A truly beautiful piece of music, the Led Zeppelin masterpiece Stairway To Heaven is a must learn for all aspiring rock guitarists. The piece features an incredible use of harmony, band interplay, a wonderful vocal, tension and resolution, and the long crescendo that culminates with one of the all-time great rock guitar solos.
Forget Wayne's World
In Wayne's World, the joke is the sign in the guitar shop that says "No Stairway To Heaven." Ignore that because this song is a collection of chord progressions and riffs that, in and of themselves, could be songs. This tablature breaks the music down into sections for easy learning. Once learned, play with each section and see where it can take you creatively, as there is simply so much wonderful material here. For help with the following tablature refer to the easy-to-use guide to adobe printables.
The introduction is actually based on a common chord progression that can be traced back to Duke Ellington's In A Sentimental Mood and the standard song My Funny Valentine, and most likely back further to the classical strains of genius composers like Bach and Beethoven. Play this section finger style and notice guitarist Jimmy Page's use of contrary motion where the melody goes up and the bass line or root notes of the chords go down.
As the song develops, Page uses his mastery of chords in the first position to expand on the harmony in the intro. The chord lick in measure eight with the Dsus to D to Dsus2 back to D is a common and often quoted chord cliche. Also of note is that this second section of the tune is the only eight bar phrase, as every other section is four bars long.
At about two minutes into the piece, letter C lets the listener know the song is really going places. The folk feel of the first two sections give way to this third part of the tune that gently rocks. Grab your pick for heavier strumming if you haven't already because at about four minutes in, the great John Bonham joins in on his drums.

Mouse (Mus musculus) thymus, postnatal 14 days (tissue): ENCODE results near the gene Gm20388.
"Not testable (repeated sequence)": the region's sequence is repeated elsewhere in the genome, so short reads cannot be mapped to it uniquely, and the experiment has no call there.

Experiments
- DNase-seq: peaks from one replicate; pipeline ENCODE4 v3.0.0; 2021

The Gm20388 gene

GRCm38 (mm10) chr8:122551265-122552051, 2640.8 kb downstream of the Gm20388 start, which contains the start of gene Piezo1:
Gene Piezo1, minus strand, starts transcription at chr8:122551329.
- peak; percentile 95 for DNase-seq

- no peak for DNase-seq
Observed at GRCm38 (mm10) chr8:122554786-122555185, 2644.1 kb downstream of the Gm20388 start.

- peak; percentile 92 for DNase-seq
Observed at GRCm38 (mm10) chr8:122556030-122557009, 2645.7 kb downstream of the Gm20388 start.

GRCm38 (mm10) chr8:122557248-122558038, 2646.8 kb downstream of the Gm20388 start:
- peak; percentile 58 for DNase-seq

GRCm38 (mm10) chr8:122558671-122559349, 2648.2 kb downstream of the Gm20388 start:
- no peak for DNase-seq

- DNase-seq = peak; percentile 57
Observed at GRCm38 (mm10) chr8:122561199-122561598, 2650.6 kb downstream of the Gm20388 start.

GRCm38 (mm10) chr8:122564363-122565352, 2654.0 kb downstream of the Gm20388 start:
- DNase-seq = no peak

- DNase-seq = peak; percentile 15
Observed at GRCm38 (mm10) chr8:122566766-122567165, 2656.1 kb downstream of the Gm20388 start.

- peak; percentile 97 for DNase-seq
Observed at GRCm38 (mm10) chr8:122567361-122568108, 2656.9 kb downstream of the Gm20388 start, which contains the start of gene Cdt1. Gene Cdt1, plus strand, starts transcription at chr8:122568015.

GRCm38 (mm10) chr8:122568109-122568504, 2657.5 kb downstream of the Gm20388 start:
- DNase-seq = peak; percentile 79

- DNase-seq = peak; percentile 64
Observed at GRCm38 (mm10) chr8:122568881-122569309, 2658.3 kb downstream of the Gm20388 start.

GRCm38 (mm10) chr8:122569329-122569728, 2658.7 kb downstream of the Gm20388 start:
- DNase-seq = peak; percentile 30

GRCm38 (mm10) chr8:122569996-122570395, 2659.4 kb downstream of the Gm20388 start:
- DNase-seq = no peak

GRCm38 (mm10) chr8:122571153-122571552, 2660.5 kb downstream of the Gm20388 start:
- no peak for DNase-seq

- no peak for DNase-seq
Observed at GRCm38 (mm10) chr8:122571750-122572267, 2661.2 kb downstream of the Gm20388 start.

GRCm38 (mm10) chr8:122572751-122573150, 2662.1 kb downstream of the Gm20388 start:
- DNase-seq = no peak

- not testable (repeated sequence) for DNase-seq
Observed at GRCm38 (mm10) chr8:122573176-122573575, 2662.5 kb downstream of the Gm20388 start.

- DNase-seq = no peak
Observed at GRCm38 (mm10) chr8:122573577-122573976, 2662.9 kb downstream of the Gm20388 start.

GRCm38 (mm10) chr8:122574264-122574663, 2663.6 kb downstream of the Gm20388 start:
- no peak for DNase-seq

Letters D Through F
This is a variation on letter B and works perfectly in between the repetitions of letter C that bring the song to its transition section of Letter E. The drums stop as the guitar leads the band on the section that brings the song to its conclusion at Letter F. The chord progression of Am - G - F in this section is a great place to work on improvisation. You can use the A blues scale - A-C-D-D#-E-G-A, the A minor pentatonic scale - A-C-D-E-G-A, and the A natural minor scale - A-B-C-D-E-F-G-A. Also listen to Page's famous solo and see what you can "borrow" from him.
Other Sources for Stairway to Heaven Tablature
The following sites offer versions of Stairway to Heaven tabs, as well. When using tablature online, remember that some transcribers are better than others. Use your ear and if it doesn't sound correct, it most likely isn't.
- Ultimate-Guitar does a very thorough job with its Stairway to Heaven transcription. In fact, the complete tablature to this song is as extensive as the melody itself. The first section is the main body of the song, with some lyrics to help you keep your place. The second section focuses on Jimmy Page's solo. The third section features the accompanying slide riff, followed by further playing instructions from the transcriber. Finally, you reach the tablature for the end of the song, followed by a full set of lyrics.
- Guitar Nick is a guitar instructor, and this is her version of the intro to Stairway on finger style acoustic guitar accompanied by a helpful and well shot video tutorial.
- If you're looking for the bass guitar tabs for Stairway to Heaven, Big Bass Tabs has a solid version. You can also listen to an audio clip of the song while you're playing if you prefer to play along with the band. Ultimately, that should always be the final test when learning a challenging new song.
- Songsterr is another useful guitar tablature site, and this version comes with an easy to control midi playback. The music scrolls slowly as the piece plays, and you can visualize it as you listen or play, which is very helpful as you are getting the song under your fingers.
Study the compositional and songwriting aspects of this piece. Understand the use of dynamics and how and why the band orchestrated the music the way it did throughout the song. When you learn the masterpieces of this genre, like Layla, Light My Fire, A Day In The Life, and others immerse yourself in them for total absorption. When you do, you will emerge a much improved guitarist.